Volkswagen CEO: Using Deceptive Software Was Wrong - InformationWeek

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Volkswagen CEO: Using Deceptive Software Was Wrong

Volkswagen CEO Martin Winterkorn pledges cooperation as investigators delve into alleged emissions test cheating.

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Volkswagen AG CEO Martin Winterkorn on Sunday issued an apology in response to allegations from the US Environmental Protection Agency and the California Air Resources Board that VW and two of its subsidiaries had used software to cheat on vehicle emissions tests.

"I personally am deeply sorry that we have broken the trust of our customers and the public," said Winterkorn in a statement. "We will cooperate fully with the responsible agencies, with transparency and urgency, to clearly, openly, and completely establish all of the facts of this case. Volkswagen has ordered an external investigation of this matter."

On Sept. 18, the EPA issued a Notice of Violation accusing Volkswagen AG, Audi AG, and Volkswagen Group of America of deliberately employing a "defeat device" to allow four-cylinder Volkswagen and Audi diesel cars from model years 2009-2015 to appear to meet emissions standards during testing.

During actual use, however, the affected vehicles emitted 10 to 40 times more pollutants than allowed, according to the EPA.

(Image: Volkswagen)

(Image: Volkswagen)

As trading resumed on Monday, Sept. 21, stock of Volkswagen AG was down about 20% in the wake of the EPA/CARB charges. For Clean Air Act violations, VW could be fined up to $37,500 per vehicle, which would amount to $18 billion for 482,000 affected vehicles. There may be additional litigation.

The EPA has not said how much it will seek in fines, but a similar case in 1998 may offer some guidance.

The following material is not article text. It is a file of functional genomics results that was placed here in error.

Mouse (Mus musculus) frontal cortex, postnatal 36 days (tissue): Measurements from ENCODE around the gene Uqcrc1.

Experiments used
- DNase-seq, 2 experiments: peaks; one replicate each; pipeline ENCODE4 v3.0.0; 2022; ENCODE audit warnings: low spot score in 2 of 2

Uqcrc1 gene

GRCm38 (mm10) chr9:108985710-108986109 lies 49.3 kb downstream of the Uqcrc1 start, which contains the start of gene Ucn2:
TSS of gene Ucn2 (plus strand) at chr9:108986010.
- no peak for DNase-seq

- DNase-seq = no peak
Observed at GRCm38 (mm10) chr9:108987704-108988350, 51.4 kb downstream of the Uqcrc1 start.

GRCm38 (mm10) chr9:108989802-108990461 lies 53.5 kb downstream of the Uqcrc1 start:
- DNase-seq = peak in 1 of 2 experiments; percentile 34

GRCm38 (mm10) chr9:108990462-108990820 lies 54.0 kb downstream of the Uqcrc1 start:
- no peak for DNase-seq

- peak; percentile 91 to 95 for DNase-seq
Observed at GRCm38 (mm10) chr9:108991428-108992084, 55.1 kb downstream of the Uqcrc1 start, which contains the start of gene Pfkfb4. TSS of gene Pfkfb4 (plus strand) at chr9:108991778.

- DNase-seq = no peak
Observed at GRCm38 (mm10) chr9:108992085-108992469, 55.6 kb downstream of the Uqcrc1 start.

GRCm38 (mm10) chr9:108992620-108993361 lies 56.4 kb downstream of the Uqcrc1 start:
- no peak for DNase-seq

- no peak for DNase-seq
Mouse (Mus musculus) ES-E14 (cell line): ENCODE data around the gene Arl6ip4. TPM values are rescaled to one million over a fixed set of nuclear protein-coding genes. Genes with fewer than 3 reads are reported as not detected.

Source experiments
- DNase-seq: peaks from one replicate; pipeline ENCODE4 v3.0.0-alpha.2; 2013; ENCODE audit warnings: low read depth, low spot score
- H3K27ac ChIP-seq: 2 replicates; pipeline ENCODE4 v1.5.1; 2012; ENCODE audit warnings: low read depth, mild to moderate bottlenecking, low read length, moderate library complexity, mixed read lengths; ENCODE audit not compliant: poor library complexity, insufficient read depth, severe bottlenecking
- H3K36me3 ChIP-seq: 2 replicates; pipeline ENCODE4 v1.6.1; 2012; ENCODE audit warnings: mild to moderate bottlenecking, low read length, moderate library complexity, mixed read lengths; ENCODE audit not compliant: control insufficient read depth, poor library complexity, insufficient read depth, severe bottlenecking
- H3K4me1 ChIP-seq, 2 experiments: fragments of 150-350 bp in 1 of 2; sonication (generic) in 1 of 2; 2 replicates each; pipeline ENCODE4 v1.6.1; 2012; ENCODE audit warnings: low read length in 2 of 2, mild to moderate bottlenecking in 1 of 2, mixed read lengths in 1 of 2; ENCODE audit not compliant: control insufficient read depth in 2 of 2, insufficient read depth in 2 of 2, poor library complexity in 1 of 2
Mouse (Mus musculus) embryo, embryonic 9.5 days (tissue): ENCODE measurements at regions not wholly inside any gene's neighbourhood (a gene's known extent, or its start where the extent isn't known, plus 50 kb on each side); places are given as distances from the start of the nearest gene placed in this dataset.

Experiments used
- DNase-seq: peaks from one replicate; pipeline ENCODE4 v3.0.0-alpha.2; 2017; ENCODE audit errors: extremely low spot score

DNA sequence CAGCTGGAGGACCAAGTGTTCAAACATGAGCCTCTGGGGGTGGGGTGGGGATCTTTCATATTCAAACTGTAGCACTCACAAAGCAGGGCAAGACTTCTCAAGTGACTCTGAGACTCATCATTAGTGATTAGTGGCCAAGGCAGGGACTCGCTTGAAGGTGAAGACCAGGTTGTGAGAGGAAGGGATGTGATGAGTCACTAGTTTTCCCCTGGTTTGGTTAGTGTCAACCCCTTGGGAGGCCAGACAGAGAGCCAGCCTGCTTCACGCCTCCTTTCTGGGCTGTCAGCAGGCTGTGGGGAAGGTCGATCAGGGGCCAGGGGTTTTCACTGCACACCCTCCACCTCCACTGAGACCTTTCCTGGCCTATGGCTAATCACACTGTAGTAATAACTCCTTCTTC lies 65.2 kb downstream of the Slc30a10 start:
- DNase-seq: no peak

That year, the EPA and the Justice Department announced the largest Clean Air Act settlement up to that point, an $83.4 million civil penalty against seven truck makers -- Caterpillar, Cummins Engine Company, Detroit Diesel Corporation, Mack Trucks, Navistar International Transportation Corporation, Renault Vehicules Industriels, and Volvo Truck Corporation.

In 2015 dollars, that fine would be about $122 million, based on a cumulative inflation rate of 46.2%. That's significantly less than the statutory maximum.

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The EPA and Justice Department claimed that the truck makers sold 1.3 million vehicles with defeat devices that disabled emission controls while on the road. The EPA estimated that the vehicle makers would spend an additional $850 million to develop cleaner diesel engines and bring old engines into compliance.

Last year, South Korean automakers Hyundai and Kia agreed to pay a $100 million civil penalty to resolve alleged Clean Air Act violations.

Beyond direct financial fallout, Volkswagen will have to contend with brand damage. For example, Consumer Reports on Sunday suspended its recommendation of two Volkswagen models, the Jetta diesel and the Passat diesel. The publication will wait until VW fixes the emissions system to re-test the cars.

Thomas Claburn has been writing about business and technology since 1996, for publications such as New Architect, PC Computing, InformationWeek, Salon, Wired, and Ziff Davis Smart Business. Before that, he worked in film and television, having earned a not particularly useful ... View Full Bio

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Thomas Claburn
Thomas Claburn,
User Rank: Author
9/22/2015 | 4:49:29 PM
Re: Is it the individual or the culture in which they operate?
Interestingly, Hyundai and Kia cheated in a smarter way than VW, though they were still caught. The two South Korean car makers manipulated tests for favorable results without resorting to software trickery.  

From the EPA: "For example, Hyundai and Kia restricted their testing to a temperature range where its vehicles coasted farther and faster and prepared vehicle tires for optimized results. In processing test data, Hyundai and Kia chose favorable results rather than average results from a large number of tests. In certain cases, Hyundai and Kia relied predominantly on data gathered when test vehicles were aided by a tailwind."

So there's probably a lot of cheating that goes on. Some of it is just more obvious.
Charlie Babcock
Charlie Babcock,
User Rank: Author
9/21/2015 | 6:36:17 PM
Is it the individual or the culture in which they operate?
This a black eye for Volkswagen. How often do people talk themselves into doing what they think "has to be done," only to find how much cheaper and better in the long run if they had just concentrated on doing it right the first time. I don't think it's always one or two individual at fault. It's more the culture in which they operate, make promises, meet deadlines, etc., whether realistic or not.
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